A lot’s happened in the last 24 hours surrounding Denver Nuggets. George Karl has been making the rounds with the Denver media sharing what he calls “his side of the story,” in regards to his dismissal as Nuggets head coach last week. Meanwhile, Danilo Gallinari claims his knee was never as bad as we all thought, and Andre Iguodala… well, yeah…
First, the Karl interviews:
Reaction: These are must see/listen. Seriously. If you have any time of the day to spare and are even remotely interested in the Nuggets and what’s gone down the last few weeks, you need to check out these interviews. I’ve been listening to Karl talk for the last nine years and I’m not sure if I’ve ever heard him this candid before. Here’s what I’ve learned from his recent “Firing Tour”:
- Karl knows he can’t defend his playoff record. He’s repeatedly stated that he understands how awful it is, but each time he also points out how successful he was in the regular season. This is true, of course. But at some point Karl has to realize that even though the playoffs only account for a fraction of the season, it’s THE most important fraction. It’s essentially like doing great on every homework assignment all year long, then bombing come finals. The best grade you’re ever gonna get is a C, maybe a B if you’re lucky. If you’re shooting for straight As, that’s just not gonna cut it.
- Karl claims the biggest reason he pressured management for an extension was for the security of his assistants. Perhaps this is true. At the same time, it’s a little suspect. It could even be interpreted as a classless alibi if taken the wrong way. I think there’s an element of truth to what Karl’s saying. But you’d also have to be pretty naive to think Karl’s some kind of altruistic alien from another planet who basically got fired trying to protect his assistants. It’s honorable either way. But let’s be real: He wanted the extension. He knew he was in over his head. He wanted assurance knowing that in one year, after he’d likely lost again in the first round, management wouldn’t be fumbling over pens around the office to re-sign him.
- Karl will go down with Andre Miller come hell or high water. He pontificates his allegiance to “YOLO” in the Sandy Clough interview the most. It’s amazing, honestly. It’s truly amazing. Karl still claims Miller’s 2012-13 season was “fantastic” and that he was the “rock” of the team. He says he was a top five player on the entire roster last year and that he was the only “five-star” leader on a team full of “two-star” guys. If you ever needed any explanation for why Karl was fired, look no further than these statements.
- Karl loved the Nuggets, especially this past year’s team. He says the 2012-13 Nuggets was one of his all-time favorite teams to coach and that there was something special when it came to chemistry, cohesion and his favorite work, “togetherness.”
- Karl says there was a disconnect with Ujiri towards the end of the season. He says he heard rumors that Ujiri was upset about his minutes distribution, that it possibly stemmed from playing Andre Miller too much rather than Fournier or McGee. Yet, Karl still claims Miller gave the Nuggets their best chance of winning in the playoffs. He even compared him to Dwyane Wade — which was astronomically comical.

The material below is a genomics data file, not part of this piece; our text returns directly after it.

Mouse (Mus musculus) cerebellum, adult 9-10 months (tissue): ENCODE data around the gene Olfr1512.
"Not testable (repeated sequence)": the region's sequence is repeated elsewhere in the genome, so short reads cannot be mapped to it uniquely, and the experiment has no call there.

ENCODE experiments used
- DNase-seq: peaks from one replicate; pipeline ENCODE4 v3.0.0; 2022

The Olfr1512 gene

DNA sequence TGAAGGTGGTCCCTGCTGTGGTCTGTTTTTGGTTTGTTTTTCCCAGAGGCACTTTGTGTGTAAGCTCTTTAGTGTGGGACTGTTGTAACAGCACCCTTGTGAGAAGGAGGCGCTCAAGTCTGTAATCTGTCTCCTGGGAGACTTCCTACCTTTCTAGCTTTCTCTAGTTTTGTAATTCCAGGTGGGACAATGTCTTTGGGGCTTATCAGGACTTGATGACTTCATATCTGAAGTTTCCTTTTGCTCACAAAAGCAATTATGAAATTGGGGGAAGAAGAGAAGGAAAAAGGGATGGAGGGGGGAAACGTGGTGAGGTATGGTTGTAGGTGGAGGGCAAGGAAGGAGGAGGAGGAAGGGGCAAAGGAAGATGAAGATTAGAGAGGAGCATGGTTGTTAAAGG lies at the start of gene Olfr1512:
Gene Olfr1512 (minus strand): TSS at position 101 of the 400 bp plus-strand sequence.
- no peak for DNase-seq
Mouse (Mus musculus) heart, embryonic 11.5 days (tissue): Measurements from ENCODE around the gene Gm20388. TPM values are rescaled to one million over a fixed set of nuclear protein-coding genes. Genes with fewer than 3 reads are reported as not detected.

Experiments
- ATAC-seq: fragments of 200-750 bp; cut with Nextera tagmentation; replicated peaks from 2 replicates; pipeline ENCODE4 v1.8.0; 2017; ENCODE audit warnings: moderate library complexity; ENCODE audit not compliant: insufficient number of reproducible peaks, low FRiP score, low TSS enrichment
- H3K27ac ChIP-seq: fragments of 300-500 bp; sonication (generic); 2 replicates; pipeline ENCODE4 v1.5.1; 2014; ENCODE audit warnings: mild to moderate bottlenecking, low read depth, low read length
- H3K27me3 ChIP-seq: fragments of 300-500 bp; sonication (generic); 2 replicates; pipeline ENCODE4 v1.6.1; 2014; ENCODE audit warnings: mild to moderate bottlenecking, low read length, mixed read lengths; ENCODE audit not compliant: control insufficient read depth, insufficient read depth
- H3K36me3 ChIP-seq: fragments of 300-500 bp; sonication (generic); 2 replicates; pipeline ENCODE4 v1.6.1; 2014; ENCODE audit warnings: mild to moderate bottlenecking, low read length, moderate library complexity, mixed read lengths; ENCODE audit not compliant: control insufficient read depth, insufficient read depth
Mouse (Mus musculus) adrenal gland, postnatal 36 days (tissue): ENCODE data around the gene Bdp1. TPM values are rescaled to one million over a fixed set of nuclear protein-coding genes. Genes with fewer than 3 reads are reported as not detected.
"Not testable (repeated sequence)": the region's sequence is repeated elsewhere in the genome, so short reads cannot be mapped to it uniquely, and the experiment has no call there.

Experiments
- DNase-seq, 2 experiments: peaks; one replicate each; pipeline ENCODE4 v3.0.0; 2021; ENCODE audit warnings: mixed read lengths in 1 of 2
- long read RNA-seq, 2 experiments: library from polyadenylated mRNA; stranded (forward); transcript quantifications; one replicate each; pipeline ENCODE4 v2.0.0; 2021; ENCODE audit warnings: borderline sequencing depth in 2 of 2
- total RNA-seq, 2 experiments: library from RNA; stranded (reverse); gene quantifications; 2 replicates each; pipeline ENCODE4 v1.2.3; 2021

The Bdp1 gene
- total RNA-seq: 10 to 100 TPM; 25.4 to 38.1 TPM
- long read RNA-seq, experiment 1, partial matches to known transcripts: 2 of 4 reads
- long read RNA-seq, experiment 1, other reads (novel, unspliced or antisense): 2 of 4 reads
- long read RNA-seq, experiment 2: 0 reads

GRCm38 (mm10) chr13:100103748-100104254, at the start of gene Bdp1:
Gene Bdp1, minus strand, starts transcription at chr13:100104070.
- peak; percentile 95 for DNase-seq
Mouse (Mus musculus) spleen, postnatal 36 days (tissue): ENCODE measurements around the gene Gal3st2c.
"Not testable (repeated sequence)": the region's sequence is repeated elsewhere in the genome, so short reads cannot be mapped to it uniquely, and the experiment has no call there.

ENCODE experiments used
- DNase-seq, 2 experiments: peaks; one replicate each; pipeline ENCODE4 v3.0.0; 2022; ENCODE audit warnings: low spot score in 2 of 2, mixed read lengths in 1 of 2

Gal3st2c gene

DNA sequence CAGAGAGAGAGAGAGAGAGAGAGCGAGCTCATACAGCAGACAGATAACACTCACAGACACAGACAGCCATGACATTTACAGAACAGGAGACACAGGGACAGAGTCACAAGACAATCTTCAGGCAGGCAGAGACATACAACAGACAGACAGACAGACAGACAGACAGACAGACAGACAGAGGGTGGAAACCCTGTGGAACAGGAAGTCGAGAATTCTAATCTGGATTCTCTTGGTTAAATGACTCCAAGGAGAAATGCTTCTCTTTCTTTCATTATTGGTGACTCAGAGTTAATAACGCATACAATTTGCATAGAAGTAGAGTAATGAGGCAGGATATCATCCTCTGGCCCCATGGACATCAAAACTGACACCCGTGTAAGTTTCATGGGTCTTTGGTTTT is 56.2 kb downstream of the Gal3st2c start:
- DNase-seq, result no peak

- Karl says McGee would have started next year. Unfortunately, it will be one year too late. It’s also really easy to say that now, before the season has started, when you’re not even gonna be coaching next year. This is one proclamation I would have had to see to believe.
- Karl knows he had a contingent of critics in Denver. He says he still had fun with them, but ended his interview with Clough on a somewhat sad note, stating, “Unfortunately, I think Kiszla might have won this one.” I hope Karl doesn’t feel that way. He was in Denver for close to a decade. If anybody won, it was him.
In other news…
According to Yahoo!Sports.com’s Adrian Wojnarowski, Andre Iguodala will opt out of the final year of his contract. This is not good news for the Nuggets — in my opinion — if only for the fact that it comes right on the heels of Karl and Ujiri’s respective departures. To me, this is almost a statement. Iguodala could have opted out anytime recently, or in the near future, yet he does it immediately following what’s essentially turning out to be a mini-blowup of the franchise. I don’t know. Perhaps I’m being oversensitive and at the same time superstitious. But… he is giving up $16 million this year! A guaranteed $16 million!!! And remember, he’s an unrestricted free agent. The only upper hand Denver has in negotiations is that they can offer him a more lucrative contract than other teams. However, this advantage doesn’t expire until his contract expires. It would still be there next year if he took the guaranteed $16 million this year! Which again, to me, means he wants to opt out for a reason. I don’t know. Please, correct me if I’m wrong on this one. Or, hold me in your arms, stroke my hair and tell me everything’s gonna be alright. Either way.
Also, on a weird but good note, Danilo Gallinari supposedly doesn’t have a torn ACL after all — at least, according to a video he posted on Facebook. Hochman is reporting Gallinari will be back sometime near December, rather than his original return date which was slated to be around All-Star break in February.
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